Tour pegs another big spring wheat cropFARGO, N.D. — This year’s Wheat Quality Council tour of spring wheat areas showed a yield that’s down “almost insignificantly from last year’s record crop,” according to summaries in a July 29 report at the end of the three-day tour at the Northern Crops Institute in Fargo, N.D.
By: Mikkel Pates, Agweek
FARGO, N.D. — This year’s Wheat Quality Council tour of spring wheat areas showed a yield that’s down “almost insignificantly from last year’s record crop,” according to summaries in a July 29 report at the end of the three-day tour at the Northern Crops Institute in Fargo, N.D.
The total hard red spring wheat projection for the tour was calculated at 46 bushels per acre, down slightly from the 46.2 bushels in 2009’s tour, which was the highest on record. Tour projections in the five years of 2004 to 2008 had averaged 36.2 bushels per acre.
The projected average from the tour is based on weighted formula, involving data from 321 spring wheat fields surveyed along eight, color-coded trip routes. This year’s spring wheat yield projection has a standard deviation of 11.5 bushels per acre, above or below the projection, which reflects the risks within a growing crop, says Dave Katzke of General Mills in Minneapolis, who crunched the numbers and generated reports.
The total durum yield projection is 38.4 bushels per acre, with a standard deviation of 11.2 bushels. That’s based on 41 fields surveyed, which was up from the 35 field surveyed in 2009, when the projection was 36.2 bushels per acre.
Only eight hard red winter wheat fields were surveyed, but the projection there was for 48.4 bushels per acre, down from 51.3 bushels last year. No standard deviation was calculated. Winter wheat fields surveyed during the tour peaked in the last two years at about 20 in 2008 and 2009, but declined to eight this year, which was about the same as 2007 and earlier.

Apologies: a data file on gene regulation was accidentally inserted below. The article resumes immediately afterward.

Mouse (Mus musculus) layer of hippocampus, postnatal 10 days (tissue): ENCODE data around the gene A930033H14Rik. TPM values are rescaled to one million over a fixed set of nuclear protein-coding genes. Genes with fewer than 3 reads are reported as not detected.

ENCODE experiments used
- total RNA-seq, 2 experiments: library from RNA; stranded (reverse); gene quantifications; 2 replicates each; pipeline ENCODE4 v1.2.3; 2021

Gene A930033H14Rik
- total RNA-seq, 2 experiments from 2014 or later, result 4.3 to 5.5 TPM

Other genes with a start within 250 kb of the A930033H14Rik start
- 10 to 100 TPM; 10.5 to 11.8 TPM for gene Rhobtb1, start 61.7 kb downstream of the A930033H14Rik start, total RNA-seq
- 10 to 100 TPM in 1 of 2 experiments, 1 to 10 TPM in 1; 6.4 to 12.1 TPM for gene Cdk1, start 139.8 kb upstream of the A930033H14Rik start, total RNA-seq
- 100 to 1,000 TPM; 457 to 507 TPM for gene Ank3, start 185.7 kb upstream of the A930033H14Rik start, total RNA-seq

“I told people that we could have just stayed home and used last year’s result,” says Ben Handcock, executive director for the Wheat Quality Council, which is based in Pierre, S.D. The crop looked good “everywhere we went,” he says, but also says this year’s crop was a little earlier.
“Maybe that would mean there’ll be a little more protein in it, I don’t know,” he says. “It’s just good all over the state. There’s no bad place.”
Handcock says the tour produced a lot of stops despite some tough weather July 26 — the southern Day 1, which dipped into South Dakota and west to Bismarck, N.D.
“This year, we only had the first day that we had to fight any muddy conditions,” the cigar-chewing Handcock says. “That probably influenced us because we probably didn’t make as many stops in the (Red River) Valley as we should have on Day 1.”
The July 28 and July 29 days were “perfect,” he says. Fifty-four industry officials, government officials and farmers participated in the tour. Among the largest delegations were from the National Agricultural Statistics Service and Horizon Milling/Cargill.
Dave Green, of ADM Milling in Shawnee Mission, Kan., who helped coordinate the event, says tour participants had a “lot of objective yield surveys” this week.
Why do it?
Green says the tour has three purposes: first, a way for people in the industry to meet and know each other; second, to “define the crop prospects;” and third, to “showcase North Dakota and agriculture in general.”
Tim Pohlman Jr., who recently was named manager of plant quality for the ConAgra Mills in New Prague, Minn., says the tour wasn’t particularly surprising, but was very interesting. Along his route from Grand Forks, N.D., to Fargo July 28, he noted a little scab disease in the north, but then some lodging as a result of heavy rains and perhaps hail.
Among this year’s curiosities on the tour: One car collected a ticket from a highway patrol officer and another was circled by an unmanned aircraft. Day-by-day summaries of calculated yield projections:
- Day 1: Southern Red River Valley and west to Bismarck: spring wheat average, 43.1 bushels per acre, compared with 45.6 bushels last year; durum, 30.6 bushels, 44.2 bushels last year; and winter wheat, 37.4 bushels, 50 bushels last year.
- Day 2: Bismarck north and east to Devils Lake: 46.3 bushels per acre, compared with 44.6 bushels last year; durum, 38.9 bushels, compared with 35.4 bushels last year; and winter wheat, 47.4 bushels, 54.5 bushels last year.
- Day 3: Northern Red River Valley and south to Fargo: spring wheat, 50.3 bushels, compared with 50.2 bushels last year. Durum is pegged at 40.2 bushels, compared with 26.2 bushels last year. Hard red winter wheat is estimated at 66.5 bushels per acre, with no estimate last year.